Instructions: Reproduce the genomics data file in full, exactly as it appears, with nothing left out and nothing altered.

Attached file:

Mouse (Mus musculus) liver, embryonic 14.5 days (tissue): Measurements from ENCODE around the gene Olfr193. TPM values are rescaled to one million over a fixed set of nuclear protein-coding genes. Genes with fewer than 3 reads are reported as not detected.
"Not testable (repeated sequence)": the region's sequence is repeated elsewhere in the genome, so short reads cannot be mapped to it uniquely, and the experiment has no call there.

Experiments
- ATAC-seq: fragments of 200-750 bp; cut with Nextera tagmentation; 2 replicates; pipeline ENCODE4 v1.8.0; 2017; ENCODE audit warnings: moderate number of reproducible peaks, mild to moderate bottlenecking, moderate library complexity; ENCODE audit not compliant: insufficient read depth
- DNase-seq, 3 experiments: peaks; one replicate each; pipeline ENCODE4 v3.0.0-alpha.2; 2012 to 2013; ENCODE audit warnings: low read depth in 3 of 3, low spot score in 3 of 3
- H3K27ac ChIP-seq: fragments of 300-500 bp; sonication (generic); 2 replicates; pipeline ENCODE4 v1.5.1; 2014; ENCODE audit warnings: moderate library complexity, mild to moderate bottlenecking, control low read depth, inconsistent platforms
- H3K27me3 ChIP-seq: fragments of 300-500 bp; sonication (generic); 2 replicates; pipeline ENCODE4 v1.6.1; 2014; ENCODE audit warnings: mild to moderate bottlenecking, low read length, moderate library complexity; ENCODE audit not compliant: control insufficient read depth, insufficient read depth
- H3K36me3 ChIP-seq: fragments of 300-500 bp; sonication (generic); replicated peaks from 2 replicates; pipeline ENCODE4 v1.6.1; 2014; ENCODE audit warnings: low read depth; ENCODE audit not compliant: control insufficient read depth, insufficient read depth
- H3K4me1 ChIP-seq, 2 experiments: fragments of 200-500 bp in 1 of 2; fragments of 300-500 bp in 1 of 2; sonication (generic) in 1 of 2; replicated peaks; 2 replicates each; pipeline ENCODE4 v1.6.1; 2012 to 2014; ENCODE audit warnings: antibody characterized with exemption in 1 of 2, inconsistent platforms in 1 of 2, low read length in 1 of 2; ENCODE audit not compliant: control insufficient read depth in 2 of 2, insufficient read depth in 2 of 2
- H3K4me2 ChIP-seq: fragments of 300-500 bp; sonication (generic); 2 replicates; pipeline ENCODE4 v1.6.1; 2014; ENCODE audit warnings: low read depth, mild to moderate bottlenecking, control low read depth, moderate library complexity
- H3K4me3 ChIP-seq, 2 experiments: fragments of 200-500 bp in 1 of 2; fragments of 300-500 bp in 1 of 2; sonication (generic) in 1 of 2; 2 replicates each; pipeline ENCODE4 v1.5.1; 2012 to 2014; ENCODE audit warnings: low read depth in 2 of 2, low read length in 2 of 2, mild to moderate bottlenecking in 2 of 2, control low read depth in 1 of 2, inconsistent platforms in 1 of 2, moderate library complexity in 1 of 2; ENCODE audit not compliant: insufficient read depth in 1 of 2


Mouse (Mus musculus) liver, embryonic 14.5 days (tissue): Measurements from ENCODE around the gene Olfr193. TPM values are rescaled to one million over a fixed set of nuclear protein-coding genes. Genes with fewer than 3 reads are reported as not detected.
"Not testable (repeated sequence)": the region's sequence is repeated elsewhere in the genome, so short reads cannot be mapped to it uniquely, and the experiment has no call there.

Experiments
- ATAC-seq: fragments of 200-750 bp; cut with Nextera tagmentation; 2 replicates; pipeline ENCODE4 v1.8.0; 2017; ENCODE audit warnings: moderate number of reproducible peaks, mild to moderate bottlenecking, moderate library complexity; ENCODE audit not compliant: insufficient read depth
- DNase-seq, 3 experiments: peaks; one replicate each; pipeline ENCODE4 v3.0.0-alpha.2; 2012 to 2013; ENCODE audit warnings: low read depth in 3 of 3, low spot score in 3 of 3
- H3K27ac ChIP-seq: fragments of 300-500 bp; sonication (generic); 2 replicates; pipeline ENCODE4 v1.5.1; 2014; ENCODE audit warnings: moderate library complexity, mild to moderate bottlenecking, control low read depth, inconsistent platforms
- H3K27me3 ChIP-seq: fragments of 300-500 bp; sonication (generic); 2 replicates; pipeline ENCODE4 v1.6.1; 2014; ENCODE audit warnings: mild to moderate bottlenecking, low read length, moderate library complexity; ENCODE audit not compliant: control insufficient read depth, insufficient read depth
- H3K36me3 ChIP-seq: fragments of 300-500 bp; sonication (generic); replicated peaks from 2 replicates; pipeline ENCODE4 v1.6.1; 2014; ENCODE audit warnings: low read depth; ENCODE audit not compliant: control insufficient read depth, insufficient read depth
- H3K4me1 ChIP-seq, 2 experiments: fragments of 200-500 bp in 1 of 2; fragments of 300-500 bp in 1 of 2; sonication (generic) in 1 of 2; replicated peaks; 2 replicates each; pipeline ENCODE4 v1.6.1; 2012 to 2014; ENCODE audit warnings: antibody characterized with exemption in 1 of 2, inconsistent platforms in 1 of 2, low read length in 1 of 2; ENCODE audit not compliant: control insufficient read depth in 2 of 2, insufficient read depth in 2 of 2
- H3K4me2 ChIP-seq: fragments of 300-500 bp; sonication (generic); 2 replicates; pipeline ENCODE4 v1.6.1; 2014; ENCODE audit warnings: low read depth, mild to moderate bottlenecking, control low read depth, moderate library complexity
- H3K4me3 ChIP-seq, 2 experiments: fragments of 200-500 bp in 1 of 2; fragments of 300-500 bp in 1 of 2; sonication (generic) in 1 of 2; 2 replicates each; pipeline ENCODE4 v1.5.1; 2012 to 2014; ENCODE audit warnings: low read depth in 2 of 2, low read length in 2 of 2, mild to moderate bottlenecking in 2 of 2, control low read depth in 1 of 2, inconsistent platforms in 1 of 2, moderate library complexity in 1 of 2; ENCODE audit not compliant: insufficient read depth in 1 of 2